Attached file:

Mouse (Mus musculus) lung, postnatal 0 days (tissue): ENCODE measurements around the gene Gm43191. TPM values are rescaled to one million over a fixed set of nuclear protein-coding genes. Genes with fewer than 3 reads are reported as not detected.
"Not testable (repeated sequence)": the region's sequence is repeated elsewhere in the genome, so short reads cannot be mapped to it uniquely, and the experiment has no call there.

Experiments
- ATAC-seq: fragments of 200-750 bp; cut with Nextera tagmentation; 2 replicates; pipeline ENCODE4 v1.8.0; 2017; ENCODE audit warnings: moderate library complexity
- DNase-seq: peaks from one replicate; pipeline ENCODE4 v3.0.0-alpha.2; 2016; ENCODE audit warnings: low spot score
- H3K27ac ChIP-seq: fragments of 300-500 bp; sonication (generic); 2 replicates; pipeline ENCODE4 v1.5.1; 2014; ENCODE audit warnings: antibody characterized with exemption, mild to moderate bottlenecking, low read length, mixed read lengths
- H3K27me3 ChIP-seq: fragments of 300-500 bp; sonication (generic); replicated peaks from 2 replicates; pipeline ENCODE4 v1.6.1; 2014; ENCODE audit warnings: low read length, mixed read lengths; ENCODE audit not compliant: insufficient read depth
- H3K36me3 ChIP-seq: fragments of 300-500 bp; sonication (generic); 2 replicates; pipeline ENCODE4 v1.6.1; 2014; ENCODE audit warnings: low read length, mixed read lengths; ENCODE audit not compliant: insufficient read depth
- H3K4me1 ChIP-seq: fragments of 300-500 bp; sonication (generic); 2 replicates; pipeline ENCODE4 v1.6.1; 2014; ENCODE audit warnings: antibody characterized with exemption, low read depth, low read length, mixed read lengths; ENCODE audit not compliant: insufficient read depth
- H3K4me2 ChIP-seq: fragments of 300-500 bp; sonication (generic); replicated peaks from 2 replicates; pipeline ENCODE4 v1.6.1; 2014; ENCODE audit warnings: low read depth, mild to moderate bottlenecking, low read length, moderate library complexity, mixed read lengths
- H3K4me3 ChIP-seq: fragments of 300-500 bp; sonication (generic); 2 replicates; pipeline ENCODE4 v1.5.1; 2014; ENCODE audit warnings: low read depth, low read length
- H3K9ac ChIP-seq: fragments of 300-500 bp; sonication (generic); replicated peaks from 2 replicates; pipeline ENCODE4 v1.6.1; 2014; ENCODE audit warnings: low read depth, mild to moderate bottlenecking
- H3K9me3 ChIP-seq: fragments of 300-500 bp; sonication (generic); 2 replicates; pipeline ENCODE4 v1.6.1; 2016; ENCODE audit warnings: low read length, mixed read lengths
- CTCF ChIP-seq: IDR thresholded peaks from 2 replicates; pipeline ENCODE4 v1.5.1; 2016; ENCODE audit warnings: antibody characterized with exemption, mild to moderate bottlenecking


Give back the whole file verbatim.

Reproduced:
Mouse (Mus musculus) lung, postnatal 0 days (tissue): ENCODE measurements around the gene Gm43191. TPM values are rescaled to one million over a fixed set of nuclear protein-coding genes. Genes with fewer than 3 reads are reported as not detected.
"Not testable (repeated sequence)": the region's sequence is repeated elsewhere in the genome, so short reads cannot be mapped to it uniquely, and the experiment has no call there.

Experiments
- ATAC-seq: fragments of 200-750 bp; cut with Nextera tagmentation; 2 replicates; pipeline ENCODE4 v1.8.0; 2017; ENCODE audit warnings: moderate library complexity
- DNase-seq: peaks from one replicate; pipeline ENCODE4 v3.0.0-alpha.2; 2016; ENCODE audit warnings: low spot score
- H3K27ac ChIP-seq: fragments of 300-500 bp; sonication (generic); 2 replicates; pipeline ENCODE4 v1.5.1; 2014; ENCODE audit warnings: antibody characterized with exemption, mild to moderate bottlenecking, low read length, mixed read lengths
- H3K27me3 ChIP-seq: fragments of 300-500 bp; sonication (generic); replicated peaks from 2 replicates; pipeline ENCODE4 v1.6.1; 2014; ENCODE audit warnings: low read length, mixed read lengths; ENCODE audit not compliant: insufficient read depth
- H3K36me3 ChIP-seq: fragments of 300-500 bp; sonication (generic); 2 replicates; pipeline ENCODE4 v1.6.1; 2014; ENCODE audit warnings: low read length, mixed read lengths; ENCODE audit not compliant: insufficient read depth
- H3K4me1 ChIP-seq: fragments of 300-500 bp; sonication (generic); 2 replicates; pipeline ENCODE4 v1.6.1; 2014; ENCODE audit warnings: antibody characterized with exemption, low read depth, low read length, mixed read lengths; ENCODE audit not compliant: insufficient read depth
- H3K4me2 ChIP-seq: fragments of 300-500 bp; sonication (generic); replicated peaks from 2 replicates; pipeline ENCODE4 v1.6.1; 2014; ENCODE audit warnings: low read depth, mild to moderate bottlenecking, low read length, moderate library complexity, mixed read lengths
- H3K4me3 ChIP-seq: fragments of 300-500 bp; sonication (generic); 2 replicates; pipeline ENCODE4 v1.5.1; 2014; ENCODE audit warnings: low read depth, low read length
- H3K9ac ChIP-seq: fragments of 300-500 bp; sonication (generic); replicated peaks from 2 replicates; pipeline ENCODE4 v1.6.1; 2014; ENCODE audit warnings: low read depth, mild to moderate bottlenecking
- H3K9me3 ChIP-seq: fragments of 300-500 bp; sonication (generic); 2 replicates; pipeline ENCODE4 v1.6.1; 2016; ENCODE audit warnings: low read length, mixed read lengths
- CTCF ChIP-seq: IDR thresholded peaks from 2 replicates; pipeline ENCODE4 v1.5.1; 2016; ENCODE audit warnings: antibody characterized with exemption, mild to moderate bottlenecking